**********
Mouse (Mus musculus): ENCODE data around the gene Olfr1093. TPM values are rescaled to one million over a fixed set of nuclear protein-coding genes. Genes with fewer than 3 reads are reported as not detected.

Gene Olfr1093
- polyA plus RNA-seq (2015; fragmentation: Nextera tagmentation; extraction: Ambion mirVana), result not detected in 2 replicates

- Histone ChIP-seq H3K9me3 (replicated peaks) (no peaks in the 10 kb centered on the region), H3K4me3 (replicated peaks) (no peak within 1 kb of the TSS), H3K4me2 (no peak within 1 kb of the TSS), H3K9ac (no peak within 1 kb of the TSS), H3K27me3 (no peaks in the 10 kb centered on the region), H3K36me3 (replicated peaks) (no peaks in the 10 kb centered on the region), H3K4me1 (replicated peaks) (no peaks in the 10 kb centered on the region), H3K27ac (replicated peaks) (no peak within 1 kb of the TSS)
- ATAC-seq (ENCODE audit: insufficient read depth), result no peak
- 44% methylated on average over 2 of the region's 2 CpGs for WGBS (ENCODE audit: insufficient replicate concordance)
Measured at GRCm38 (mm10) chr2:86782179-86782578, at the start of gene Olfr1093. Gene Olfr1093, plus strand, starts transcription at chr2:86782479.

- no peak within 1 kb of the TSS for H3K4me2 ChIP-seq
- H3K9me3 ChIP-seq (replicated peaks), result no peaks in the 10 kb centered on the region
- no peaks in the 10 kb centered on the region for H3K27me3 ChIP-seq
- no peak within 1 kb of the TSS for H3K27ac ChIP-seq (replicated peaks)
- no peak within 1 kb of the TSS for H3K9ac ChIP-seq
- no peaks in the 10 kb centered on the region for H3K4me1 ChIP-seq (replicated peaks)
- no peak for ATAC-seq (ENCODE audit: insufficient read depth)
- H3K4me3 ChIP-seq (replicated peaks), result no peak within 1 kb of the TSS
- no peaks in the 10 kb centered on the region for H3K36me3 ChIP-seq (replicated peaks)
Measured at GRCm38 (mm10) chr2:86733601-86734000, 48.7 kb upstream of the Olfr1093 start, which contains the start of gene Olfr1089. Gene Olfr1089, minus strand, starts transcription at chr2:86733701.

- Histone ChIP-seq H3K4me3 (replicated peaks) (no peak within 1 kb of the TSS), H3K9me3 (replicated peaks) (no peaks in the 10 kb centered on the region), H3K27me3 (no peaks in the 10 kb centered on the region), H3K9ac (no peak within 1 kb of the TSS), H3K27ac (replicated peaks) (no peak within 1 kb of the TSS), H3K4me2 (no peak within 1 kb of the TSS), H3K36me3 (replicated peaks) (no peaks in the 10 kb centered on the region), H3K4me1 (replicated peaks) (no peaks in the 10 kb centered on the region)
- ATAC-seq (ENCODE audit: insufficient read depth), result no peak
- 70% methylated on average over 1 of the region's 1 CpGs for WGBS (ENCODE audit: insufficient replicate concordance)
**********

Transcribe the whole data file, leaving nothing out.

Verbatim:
Mouse (Mus musculus): ENCODE data around the gene Olfr1093. TPM values are rescaled to one million over a fixed set of nuclear protein-coding genes. Genes with fewer than 3 reads are reported as not detected.

Gene Olfr1093
- polyA plus RNA-seq (2015; fragmentation: Nextera tagmentation; extraction: Ambion mirVana), result not detected in 2 replicates

- Histone ChIP-seq H3K9me3 (replicated peaks) (no peaks in the 10 kb centered on the region), H3K4me3 (replicated peaks) (no peak within 1 kb of the TSS), H3K4me2 (no peak within 1 kb of the TSS), H3K9ac (no peak within 1 kb of the TSS), H3K27me3 (no peaks in the 10 kb centered on the region), H3K36me3 (replicated peaks) (no peaks in the 10 kb centered on the region), H3K4me1 (replicated peaks) (no peaks in the 10 kb centered on the region), H3K27ac (replicated peaks) (no peak within 1 kb of the TSS)
- ATAC-seq (ENCODE audit: insufficient read depth), result no peak
- 44% methylated on average over 2 of the region's 2 CpGs for WGBS (ENCODE audit: insufficient replicate concordance)
Measured at GRCm38 (mm10) chr2:86782179-86782578, at the start of gene Olfr1093. Gene Olfr1093, plus strand, starts transcription at chr2:86782479.

- no peak within 1 kb of the TSS for H3K4me2 ChIP-seq
- H3K9me3 ChIP-seq (replicated peaks), result no peaks in the 10 kb centered on the region
- no peaks in the 10 kb centered on the region for H3K27me3 ChIP-seq
- no peak within 1 kb of the TSS for H3K27ac ChIP-seq (replicated peaks)
- no peak within 1 kb of the TSS for H3K9ac ChIP-seq
- no peaks in the 10 kb centered on the region for H3K4me1 ChIP-seq (replicated peaks)
- no peak for ATAC-seq (ENCODE audit: insufficient read depth)
- H3K4me3 ChIP-seq (replicated peaks), result no peak within 1 kb of the TSS
- no peaks in the 10 kb centered on the region for H3K36me3 ChIP-seq (replicated peaks)
Measured at GRCm38 (mm10) chr2:86733601-86734000, 48.7 kb upstream of the Olfr1093 start, which contains the start of gene Olfr1089. Gene Olfr1089, minus strand, starts transcription at chr2:86733701.

- Histone ChIP-seq H3K4me3 (replicated peaks) (no peak within 1 kb of the TSS), H3K9me3 (replicated peaks) (no peaks in the 10 kb centered on the region), H3K27me3 (no peaks in the 10 kb centered on the region), H3K9ac (no peak within 1 kb of the TSS), H3K27ac (replicated peaks) (no peak within 1 kb of the TSS), H3K4me2 (no peak within 1 kb of the TSS), H3K36me3 (replicated peaks) (no peaks in the 10 kb centered on the region), H3K4me1 (replicated peaks) (no peaks in the 10 kb centered on the region)
- ATAC-seq (ENCODE audit: insufficient read depth), result no peak
- 70% methylated on average over 1 of the region's 1 CpGs for WGBS (ENCODE audit: insufficient replicate concordance)